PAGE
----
The Generic Address Space in OpenCL™ 2.0

By Adam T Lake, Robert M Ioffe, Published: 02/07/2015, Last Updated: 02/06/2015


One of the new features of OpenCL 2.0  is the generic address space. Prior to OpenCL 2.0 the programmer had to specify an address space of what a pointer points to when that pointer was declared or the pointer was passed as an argument to a function. In OpenCL 2.0 the pointer itself remains in the private address space, but what the pointer points has changed its default to be generic meaning it can point to any of the named address spaces within the generic address space. This features requires you to set a flag to turn it on, so OpenCL C 1.2 programs will continue to compile with no changes.

To demonstrate this we show a brief of the new syntax on a function declaration and a variable declaration in the function. In OpenCL 1.2 we may have written this:

void foo(global unsigned int *bar)  // ‘global’ address space on bar, works in both OCL 1.2 and OCL 2.0 with no additional flags to compile
    local unsigned int *temp = NULL;//’local’ address space on temp, works in both OCL 1.2 and OCL 2.0 with no additional flags to compile

 In OpenCL 2.0 the following code will work on pointers that point to the global or the local or private address spaces:

void foo(unsigned int *bar)  // OCL 2.0, no address space on bar
    unsigned int *temp = NULL;//OCL 2.0, no address space on temp

Remember to enable OpenCL 2.0 features by passing the flag “–cl-std=CL2.0” in the options of clBuildProgram() or clCompileProgram(); Otherwise, you would see the following error:

1:54:24: error: passing '__local unsigned int *' to parameter of type 'unsigned int *' changes address space of pointer

since OpenCL 2.0 defaults to compile programs as if they are OpenCL 1.2 programs by default for backwards compatibility.

What is the Generic Address Space?

The generic address space is an abstract address space that encapsulates the local, global, and private address spaces. For practical reasons it does not encompass the constant address space. The generic address space is inspired by the generic address space of the Embedded C Specification:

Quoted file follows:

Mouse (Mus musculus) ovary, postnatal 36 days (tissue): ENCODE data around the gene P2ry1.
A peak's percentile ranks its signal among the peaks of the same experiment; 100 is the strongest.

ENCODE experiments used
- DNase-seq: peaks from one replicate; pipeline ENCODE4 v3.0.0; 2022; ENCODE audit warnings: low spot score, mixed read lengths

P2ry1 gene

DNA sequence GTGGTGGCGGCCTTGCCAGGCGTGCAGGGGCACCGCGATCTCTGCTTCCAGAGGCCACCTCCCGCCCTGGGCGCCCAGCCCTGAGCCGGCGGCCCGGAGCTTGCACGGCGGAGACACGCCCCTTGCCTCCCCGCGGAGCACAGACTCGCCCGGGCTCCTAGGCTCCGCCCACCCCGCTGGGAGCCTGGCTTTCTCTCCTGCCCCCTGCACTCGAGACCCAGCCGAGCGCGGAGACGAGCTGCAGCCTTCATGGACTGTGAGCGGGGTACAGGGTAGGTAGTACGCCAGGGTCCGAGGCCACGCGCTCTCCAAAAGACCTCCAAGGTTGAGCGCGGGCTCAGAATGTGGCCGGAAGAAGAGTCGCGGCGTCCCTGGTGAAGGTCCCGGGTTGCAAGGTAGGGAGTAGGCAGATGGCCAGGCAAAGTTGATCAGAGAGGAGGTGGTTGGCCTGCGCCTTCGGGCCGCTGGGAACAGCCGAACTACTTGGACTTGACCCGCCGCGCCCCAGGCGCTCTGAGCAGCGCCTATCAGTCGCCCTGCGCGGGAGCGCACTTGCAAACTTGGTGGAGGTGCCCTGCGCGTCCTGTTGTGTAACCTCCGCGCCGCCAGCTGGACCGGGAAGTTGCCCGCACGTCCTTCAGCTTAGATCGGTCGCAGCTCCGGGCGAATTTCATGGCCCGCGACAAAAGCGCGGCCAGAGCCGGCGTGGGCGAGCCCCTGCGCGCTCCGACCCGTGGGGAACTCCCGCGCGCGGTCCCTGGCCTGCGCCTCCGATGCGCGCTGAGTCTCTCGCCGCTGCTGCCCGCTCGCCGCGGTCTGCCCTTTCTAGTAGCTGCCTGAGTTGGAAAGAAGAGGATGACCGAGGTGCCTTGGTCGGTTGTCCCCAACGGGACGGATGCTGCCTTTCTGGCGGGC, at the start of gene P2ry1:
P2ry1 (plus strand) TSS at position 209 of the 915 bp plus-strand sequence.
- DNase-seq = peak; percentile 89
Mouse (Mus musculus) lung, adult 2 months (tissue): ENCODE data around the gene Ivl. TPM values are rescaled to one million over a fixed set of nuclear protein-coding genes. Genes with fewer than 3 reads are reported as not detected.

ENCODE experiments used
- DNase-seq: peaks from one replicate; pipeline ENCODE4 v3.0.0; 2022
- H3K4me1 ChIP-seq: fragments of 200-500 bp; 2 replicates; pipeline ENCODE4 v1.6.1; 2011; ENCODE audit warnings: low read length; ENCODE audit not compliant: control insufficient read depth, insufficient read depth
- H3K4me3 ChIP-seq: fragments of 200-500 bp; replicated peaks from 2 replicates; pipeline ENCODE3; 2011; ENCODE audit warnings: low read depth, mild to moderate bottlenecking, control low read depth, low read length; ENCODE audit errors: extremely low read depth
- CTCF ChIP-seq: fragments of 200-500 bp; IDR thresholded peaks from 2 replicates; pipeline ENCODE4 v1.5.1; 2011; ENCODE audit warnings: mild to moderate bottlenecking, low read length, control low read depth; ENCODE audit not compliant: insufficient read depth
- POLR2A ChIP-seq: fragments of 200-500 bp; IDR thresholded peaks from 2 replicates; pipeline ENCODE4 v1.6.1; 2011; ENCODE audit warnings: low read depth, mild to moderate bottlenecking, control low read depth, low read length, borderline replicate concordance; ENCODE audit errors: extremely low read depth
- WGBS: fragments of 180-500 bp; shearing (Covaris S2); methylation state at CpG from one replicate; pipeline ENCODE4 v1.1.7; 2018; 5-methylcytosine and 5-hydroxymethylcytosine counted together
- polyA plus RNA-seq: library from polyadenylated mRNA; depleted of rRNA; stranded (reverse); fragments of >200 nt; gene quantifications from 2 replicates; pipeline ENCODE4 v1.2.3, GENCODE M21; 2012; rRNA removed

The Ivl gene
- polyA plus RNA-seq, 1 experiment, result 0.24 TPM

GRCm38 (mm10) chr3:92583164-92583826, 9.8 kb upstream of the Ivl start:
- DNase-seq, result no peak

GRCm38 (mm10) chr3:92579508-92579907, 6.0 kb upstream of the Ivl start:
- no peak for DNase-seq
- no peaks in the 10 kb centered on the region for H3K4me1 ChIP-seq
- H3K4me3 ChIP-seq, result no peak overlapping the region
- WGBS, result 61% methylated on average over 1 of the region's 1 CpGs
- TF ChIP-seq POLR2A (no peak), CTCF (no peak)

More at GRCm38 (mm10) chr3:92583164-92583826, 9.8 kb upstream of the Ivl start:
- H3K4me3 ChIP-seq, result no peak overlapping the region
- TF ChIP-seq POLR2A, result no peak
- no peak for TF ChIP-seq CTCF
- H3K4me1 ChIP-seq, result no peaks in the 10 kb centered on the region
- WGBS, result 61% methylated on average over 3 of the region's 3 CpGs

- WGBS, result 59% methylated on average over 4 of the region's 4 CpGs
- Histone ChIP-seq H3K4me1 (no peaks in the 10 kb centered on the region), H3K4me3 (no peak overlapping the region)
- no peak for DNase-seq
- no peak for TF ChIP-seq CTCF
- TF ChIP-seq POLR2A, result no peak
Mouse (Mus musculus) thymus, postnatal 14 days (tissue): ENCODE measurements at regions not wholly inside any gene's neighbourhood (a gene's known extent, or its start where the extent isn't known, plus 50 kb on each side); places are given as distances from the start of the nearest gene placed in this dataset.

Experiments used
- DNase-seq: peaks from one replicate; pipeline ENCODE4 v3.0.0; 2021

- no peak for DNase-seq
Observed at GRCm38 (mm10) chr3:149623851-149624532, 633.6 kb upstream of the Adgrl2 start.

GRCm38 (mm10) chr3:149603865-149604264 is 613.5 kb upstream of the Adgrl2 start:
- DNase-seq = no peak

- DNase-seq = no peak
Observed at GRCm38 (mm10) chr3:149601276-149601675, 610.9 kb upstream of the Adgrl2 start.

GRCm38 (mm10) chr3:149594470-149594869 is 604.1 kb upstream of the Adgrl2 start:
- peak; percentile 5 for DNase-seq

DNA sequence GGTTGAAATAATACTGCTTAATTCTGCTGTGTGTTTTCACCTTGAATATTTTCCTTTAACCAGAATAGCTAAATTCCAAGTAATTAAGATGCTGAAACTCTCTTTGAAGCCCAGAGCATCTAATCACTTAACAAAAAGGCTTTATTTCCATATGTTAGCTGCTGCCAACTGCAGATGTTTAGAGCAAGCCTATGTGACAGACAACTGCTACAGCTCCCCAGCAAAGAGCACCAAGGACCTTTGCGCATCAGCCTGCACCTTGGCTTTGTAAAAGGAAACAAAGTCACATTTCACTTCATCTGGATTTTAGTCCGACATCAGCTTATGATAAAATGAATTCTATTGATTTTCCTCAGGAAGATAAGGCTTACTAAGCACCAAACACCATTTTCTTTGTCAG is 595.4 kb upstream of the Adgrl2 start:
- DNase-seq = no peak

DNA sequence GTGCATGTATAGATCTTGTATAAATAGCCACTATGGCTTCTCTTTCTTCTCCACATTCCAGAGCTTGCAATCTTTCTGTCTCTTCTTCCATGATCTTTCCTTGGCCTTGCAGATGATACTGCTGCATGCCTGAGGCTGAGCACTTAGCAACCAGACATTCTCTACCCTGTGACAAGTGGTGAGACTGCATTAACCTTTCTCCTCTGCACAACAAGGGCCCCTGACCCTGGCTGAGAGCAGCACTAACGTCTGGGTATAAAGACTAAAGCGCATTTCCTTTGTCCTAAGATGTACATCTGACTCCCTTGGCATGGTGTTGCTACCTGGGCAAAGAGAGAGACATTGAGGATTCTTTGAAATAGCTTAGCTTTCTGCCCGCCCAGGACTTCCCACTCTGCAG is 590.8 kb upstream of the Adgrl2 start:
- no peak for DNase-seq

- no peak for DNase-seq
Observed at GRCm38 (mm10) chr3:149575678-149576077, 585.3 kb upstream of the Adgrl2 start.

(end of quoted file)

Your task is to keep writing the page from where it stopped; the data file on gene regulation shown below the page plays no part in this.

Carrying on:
“In addition to the generic address space, an implementation may support other, named address spaces. Objects may be allocated in these alternate address spaces, and pointers may be defined that point to objects in these address spaces. It is intended that pointers into an address space only need be large enough to support the range of addresses in that address space.”

On some architectures the pointers to the address spaces are of different sizes and may be different memory banks, so we don’t want to get rid of the existing named address spaces. However, we do want a means to write programs that don’t require specialization of functions when it isn’t needed. Some of these use cases are documented below.  For performance reasons we want to continue to support specialization to the respective address spaces but also enable programmers to write a single segment of code that will operate on different address spaces.

A few important points about the generic address space:

  • Parameters to kernels called from the host must continue to be qualified with an address space.
  • Function and kernel parameters remain in the private address space, it is their points to address that has changed.  Read this three times, it is important and subtle!  Many examples are in Chapter 6.5 of the OpenCL C 2.0 Specification, see the References.
  • Null pointers from two different address spaces will evaluate to be equal as long as one of those pointers is generic.
  • If a null pointer is converted from one address space to another the null pointer will now be a null pointer of that type.
  • The address spaces are considered disjoint in the abstract sense but some implementations may treat them as if they are overlapping or part of the same physical memory. This is perfectly reasonable.
  • global, local, private and constant can be used interchangeably with __global, __local, __private and __constant respectively.  Generic is an unnamed address space and as such has no keyword in OpenCL 2.0.

Enabling the Generic Address Space

As stated in the introduction, to enable the OpenCL C 2.0 generic address space feature, the flag “-cl-std=CL2.0” must be passed to clBuildProgram() or clCompileProgram().  Otherwise, the program will continue to compile in OpenCL 2.0 as an OpenCL 1.2 program. This is to make it easier to move to the new OpenCL 1.2 runtime yet have older programs ‘just work’, migrating to the new OpenCL 2.0 features like shared virtual memory and generic address space incrementally.